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253 mr bubbles black film near end

4" or so bubble at the last stages of thinning. Solution: Mr. Bubbles

As I try to find simple indoor methods for people to study the thickness of their soap films and strength of their detergents and surfactant mixes, I am playing with a lot of setups -- trying to find simple equipment that yields similar color profiles to the ones that I get with my tri-strings (which are so reliable and consistent). There have been some surprises along the way -- such as bubbles being thicker when created by sweeping a hoop from low to high to create a bubble as compared to when sweeping the hoop horizontally.

After exploring various hoops and small tri-strings and the longevity setup (all of which work) I have been finding simple small plastic wands  -- the ones that come in 6 or 8 ounces bottles of bubble juice -- to be very effective. With a little practice, one can reliably blow a 4 to 6 inch (10-15 cm) bubble and observe its colors -- and even compare the colors at different sizes of bubble.

One of the problems is that I want to test a number of solutions in a session but I don't have enough of my trusty yellow small wands as I'd like (in order to avoid having to wash and dry wands when switching between solutions). I have found that 8-inch zip ties work great. The little ridges hold a little bit of juice (enough for the needs of these tests) and it is trivially easy to make identical matching wands -- that work great. That is what I am using in the videos on this page.

A couple of days ago, I was sitting next to a window practicing my bubble blowing technique and noticed that while the colors of the bubble were largely lost because of the light colored wall that there were some bright spots where the window was reflected where the colors were blindingly bright and vivid.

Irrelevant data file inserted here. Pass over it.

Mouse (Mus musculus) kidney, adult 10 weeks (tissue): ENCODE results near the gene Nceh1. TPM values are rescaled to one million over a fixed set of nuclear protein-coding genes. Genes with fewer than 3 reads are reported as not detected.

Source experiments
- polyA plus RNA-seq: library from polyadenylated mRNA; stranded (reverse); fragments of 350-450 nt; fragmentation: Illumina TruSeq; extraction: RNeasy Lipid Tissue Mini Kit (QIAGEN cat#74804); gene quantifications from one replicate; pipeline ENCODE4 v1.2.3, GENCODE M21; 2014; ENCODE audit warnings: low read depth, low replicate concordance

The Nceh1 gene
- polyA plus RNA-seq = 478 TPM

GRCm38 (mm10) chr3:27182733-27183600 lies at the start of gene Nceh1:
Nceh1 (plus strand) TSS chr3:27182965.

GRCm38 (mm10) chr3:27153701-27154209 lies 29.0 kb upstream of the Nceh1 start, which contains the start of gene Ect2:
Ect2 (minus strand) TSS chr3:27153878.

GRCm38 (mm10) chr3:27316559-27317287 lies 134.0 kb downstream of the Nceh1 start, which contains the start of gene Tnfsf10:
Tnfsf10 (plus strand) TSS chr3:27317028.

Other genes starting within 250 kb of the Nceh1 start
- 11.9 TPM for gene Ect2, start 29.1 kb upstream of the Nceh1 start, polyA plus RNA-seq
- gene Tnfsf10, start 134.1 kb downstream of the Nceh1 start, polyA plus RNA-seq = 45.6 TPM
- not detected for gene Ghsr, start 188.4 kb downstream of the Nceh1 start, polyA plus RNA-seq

Windowpane00:41

Windowpane

This first video is just fun and trippy and super-psychedelic -- without any special effects. The juice is a 20:1 Dawn Pro-based. The bubble is being blown next to a frosted window during the day. At some point, I adjusted the camera's exposure so that the interesting part of the bubble wasn't overexposed. It makes the room seem a lot darker than it was -- it is just that the colors were so bright that they over-saturated at normal exposure.

This particular setup gave me an idea for a simple lighting setup that might be useful for a more serious examination of color profiles. So, I put a couple of very bright LED shop lights in an empty bathtub and hung a thin milky, plastic painter's tarp on the shower rod. I put a piece of black foam core at right angles to the shower curtain, and set up the tripod and blew 4-inch bubbles with my zip tie wand with a 40:1 Dawn Pro solution and some Mr. Bubbles. I ran several iterations and the results were consistent. The bubbles in both videos lasted until the top part of the bubble is so thin (the famous "black film") that doesn't reflect light at all.

Bubble Profile Test - 40 to 101:20

Bubble Profile Test - 40 to 1

The 40:1 bubble starts off dominated by the greens and pinks associated with thick soap films. As you'd expect, this bubble lasts much longer than the Mr. Bubbles bubble due to its much thicker film.
 
Bubble Profile Test - Mr Bubbles00:47

Bubble Profile Test - Mr Bubbles

Mr. Bubbles starts off with the full gamut of killers, including the flecks of white and black that indicate a very thin soap film.

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